5 Signs Your Walking Workout is Too Easy

Jodi Helmer
by Jodi Helmer
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5 Signs Your Walking Workout is Too Easy

Your evening walks might help you reach your step goals, but that doesn’t mean you’re necessarily getting a good workout. For walking to lead to health benefits like decreased risk of heart disease, stronger bones, weight loss, improved sleep and a mood boost, you have to do more than put one foot in front of the other.

If you’re not sure whether your walks meet the criteria for an actual workout, here are five signs your walking routine might be too easy:


It’s a good sign when there are beads of sweat on your forehead, and your clothes feel a little damp after a walk. “A gentle stroll, is, quite literally, no sweat for your body,” says Jonathan Ross, spokesperson for the American Council on Exercise and author of “Abs Revealed.”

Increasing the intensity of your walks activates your sweat glands; the more intense the workout, the more likely you are to break a sweat. But sweating is not the only indicator of a good workout, according to Ross.

Your goal should be to break a sweat while hitting your target heart rate, the “aerobic zone” that indicates you’re getting a cardiovascular workout. An ideal target heart rate is at least 60% of your maximum heart rate — and that number depends on your age.

To calculate your maximum heart rate, subtract your age from 220. For example, a 30-year-old would have a maximum heart rate of 190; 60% of 190 is 114 — this is your target beats per minute, which can be checked by putting your finger on the pulse in your neck, or wearing a heart rate monitor.


Aim to spent at least 30 minutes in this target zone. When you do, you’ll surely break a sweat.


The Centers for Disease Control and Prevention guidelines advocate for at least 150 minutes of moderate-intensity physical activity per week. You’ll hit the recommended number of minutes by taking a slow stroll around the block for 30 minutes five evenings per week but you might not get the intensity to be considered adequate physical activity.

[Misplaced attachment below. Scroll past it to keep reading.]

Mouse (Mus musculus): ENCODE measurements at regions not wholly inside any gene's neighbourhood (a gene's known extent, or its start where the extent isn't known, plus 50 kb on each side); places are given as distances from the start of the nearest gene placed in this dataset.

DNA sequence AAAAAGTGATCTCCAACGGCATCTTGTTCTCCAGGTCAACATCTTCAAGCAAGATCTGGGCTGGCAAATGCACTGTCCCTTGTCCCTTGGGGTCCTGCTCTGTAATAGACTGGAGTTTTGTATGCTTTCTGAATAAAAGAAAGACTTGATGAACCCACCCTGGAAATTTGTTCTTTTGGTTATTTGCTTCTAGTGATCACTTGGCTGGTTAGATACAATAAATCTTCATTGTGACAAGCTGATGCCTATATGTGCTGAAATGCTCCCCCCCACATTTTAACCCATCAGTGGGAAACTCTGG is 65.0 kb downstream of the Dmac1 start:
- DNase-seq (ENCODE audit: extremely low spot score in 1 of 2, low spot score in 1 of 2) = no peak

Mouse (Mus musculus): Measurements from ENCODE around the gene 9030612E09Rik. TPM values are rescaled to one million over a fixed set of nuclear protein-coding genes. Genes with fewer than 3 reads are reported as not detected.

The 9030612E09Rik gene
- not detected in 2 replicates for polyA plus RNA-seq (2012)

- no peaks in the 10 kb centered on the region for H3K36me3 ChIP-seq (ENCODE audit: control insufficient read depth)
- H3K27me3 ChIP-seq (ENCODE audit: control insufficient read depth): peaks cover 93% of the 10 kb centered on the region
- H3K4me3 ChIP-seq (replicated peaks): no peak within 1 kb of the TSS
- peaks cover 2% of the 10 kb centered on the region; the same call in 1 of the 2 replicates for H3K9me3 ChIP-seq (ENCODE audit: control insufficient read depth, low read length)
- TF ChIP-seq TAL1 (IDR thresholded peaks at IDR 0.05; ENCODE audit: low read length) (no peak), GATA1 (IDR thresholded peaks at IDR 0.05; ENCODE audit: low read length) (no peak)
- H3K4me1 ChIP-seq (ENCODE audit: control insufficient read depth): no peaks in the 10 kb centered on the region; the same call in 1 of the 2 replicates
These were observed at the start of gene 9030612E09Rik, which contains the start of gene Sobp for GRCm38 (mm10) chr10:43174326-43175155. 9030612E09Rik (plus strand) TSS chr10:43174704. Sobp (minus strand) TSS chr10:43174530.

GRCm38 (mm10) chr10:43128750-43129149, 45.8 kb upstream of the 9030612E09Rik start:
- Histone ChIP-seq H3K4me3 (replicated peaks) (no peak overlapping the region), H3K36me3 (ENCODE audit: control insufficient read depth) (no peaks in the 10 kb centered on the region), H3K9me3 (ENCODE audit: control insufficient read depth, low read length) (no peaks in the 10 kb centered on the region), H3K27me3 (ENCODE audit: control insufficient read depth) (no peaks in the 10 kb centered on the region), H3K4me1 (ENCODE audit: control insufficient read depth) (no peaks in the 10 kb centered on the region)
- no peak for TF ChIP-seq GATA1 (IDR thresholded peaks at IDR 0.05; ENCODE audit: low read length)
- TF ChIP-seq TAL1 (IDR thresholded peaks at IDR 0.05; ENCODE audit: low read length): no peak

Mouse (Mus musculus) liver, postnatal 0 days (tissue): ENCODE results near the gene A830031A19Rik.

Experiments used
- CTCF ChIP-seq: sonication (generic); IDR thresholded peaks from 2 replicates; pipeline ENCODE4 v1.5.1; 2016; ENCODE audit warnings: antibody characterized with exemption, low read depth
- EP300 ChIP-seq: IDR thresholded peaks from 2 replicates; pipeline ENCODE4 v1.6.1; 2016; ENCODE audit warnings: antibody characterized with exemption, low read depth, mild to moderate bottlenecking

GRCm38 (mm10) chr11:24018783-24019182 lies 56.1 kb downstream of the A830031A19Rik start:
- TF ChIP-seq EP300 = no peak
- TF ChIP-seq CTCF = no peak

If sustaining a moderate-intensity pace for 30 minutes seems daunting, Erin Oprea, USANA Fitness Ambassador and celebrity personal trainer, suggests breaking it up into shorter spurts. Brisk 10-minute walks before work, during lunch and in the evening still count toward your weekly exercise goals. “If you’re busy, getting multiple brisk walks in every day should be on your to do list to get your steps in,” Oprea says.


If you’re able to chatter endlessly about the latest episode of “Game of Thrones” without huffing and puffing, you need to pick up the pace. “If we are speaking at normal conversational speed, it’s unlikely that we are working out at a sufficient intensity to deliver a challenge to the body,” Ross explains. “As our intensity goes up, we should notice that we’re able to say fewer and fewer words between breaths.”

It’s OK to talk to your walking partner (or sing along with your workout playlist) but the effort should require you to stop between sentences to catch your breath. “The sweet spot for most people is about 3–6 words spoken before taking a breath,” says Ross.


Walking is a great low-impact exercise but that doesn’t mean it shouldn’t feel like a workout. A lack of muscle aches is a strong sign you’re not pushing yourself hard enough. Your goal is a light muscle ache. If you’re too sore to move the next day, you’ve overdone it and should scale back the intensity on your next walk.

You don’t have to give up walking for running or another workout. Picking up the pace, increasing the distance or changing the terrain can all help fire up your muscles and increase the calorie burn. “Find some hills and sweat a little,” says Oprea.


It’s easy to find a route you like and stick to it. Over time, your body gets used to a certain pace and terrain; the more you follow the same route, the easier it gets. “Even turning down a few different streets while otherwise following the exact same route is enough to do the trick,” says Ross.

There is no such thing as a “bad” walk. When your goal is walking for exercise and health benefits, it’s essential to make sure your walking routine isn’t too easy — and if it is, challenge yourself to amp it up.


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About the Author

Jodi Helmer
Jodi Helmer

Jodi Helmer writes about health and wellness for publications like WebMD, AARP, Shape, Woman’s Day, Arthritis Today and Costco Connection among others. She often comes up with the best story ideas while hiking with her rescue dogs. You can read Jodi’s work or follow her on Twitter @helmerjodi.

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